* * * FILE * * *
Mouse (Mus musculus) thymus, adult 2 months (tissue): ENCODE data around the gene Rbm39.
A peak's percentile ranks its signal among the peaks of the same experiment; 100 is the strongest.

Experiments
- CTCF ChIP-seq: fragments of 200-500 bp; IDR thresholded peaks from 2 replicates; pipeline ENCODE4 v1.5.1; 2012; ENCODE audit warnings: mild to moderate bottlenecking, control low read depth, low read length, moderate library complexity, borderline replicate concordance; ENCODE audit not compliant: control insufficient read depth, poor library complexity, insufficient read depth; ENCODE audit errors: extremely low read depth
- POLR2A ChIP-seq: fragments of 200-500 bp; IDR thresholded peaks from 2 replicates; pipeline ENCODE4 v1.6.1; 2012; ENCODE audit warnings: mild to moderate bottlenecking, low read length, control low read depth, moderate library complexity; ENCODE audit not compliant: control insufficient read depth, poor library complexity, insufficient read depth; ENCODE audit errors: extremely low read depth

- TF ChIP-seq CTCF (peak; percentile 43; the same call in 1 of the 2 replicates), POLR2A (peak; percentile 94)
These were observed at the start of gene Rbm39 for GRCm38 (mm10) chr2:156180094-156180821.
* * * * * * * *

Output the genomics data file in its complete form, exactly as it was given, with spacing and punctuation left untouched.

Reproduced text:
Mouse (Mus musculus) thymus, adult 2 months (tissue): ENCODE data around the gene Rbm39.
A peak's percentile ranks its signal among the peaks of the same experiment; 100 is the strongest.

Experiments
- CTCF ChIP-seq: fragments of 200-500 bp; IDR thresholded peaks from 2 replicates; pipeline ENCODE4 v1.5.1; 2012; ENCODE audit warnings: mild to moderate bottlenecking, control low read depth, low read length, moderate library complexity, borderline replicate concordance; ENCODE audit not compliant: control insufficient read depth, poor library complexity, insufficient read depth; ENCODE audit errors: extremely low read depth
- POLR2A ChIP-seq: fragments of 200-500 bp; IDR thresholded peaks from 2 replicates; pipeline ENCODE4 v1.6.1; 2012; ENCODE audit warnings: mild to moderate bottlenecking, low read length, control low read depth, moderate library complexity; ENCODE audit not compliant: control insufficient read depth, poor library complexity, insufficient read depth; ENCODE audit errors: extremely low read depth

- TF ChIP-seq CTCF (peak; percentile 43; the same call in 1 of the 2 replicates), POLR2A (peak; percentile 94)
These were observed at the start of gene Rbm39 for GRCm38 (mm10) chr2:156180094-156180821.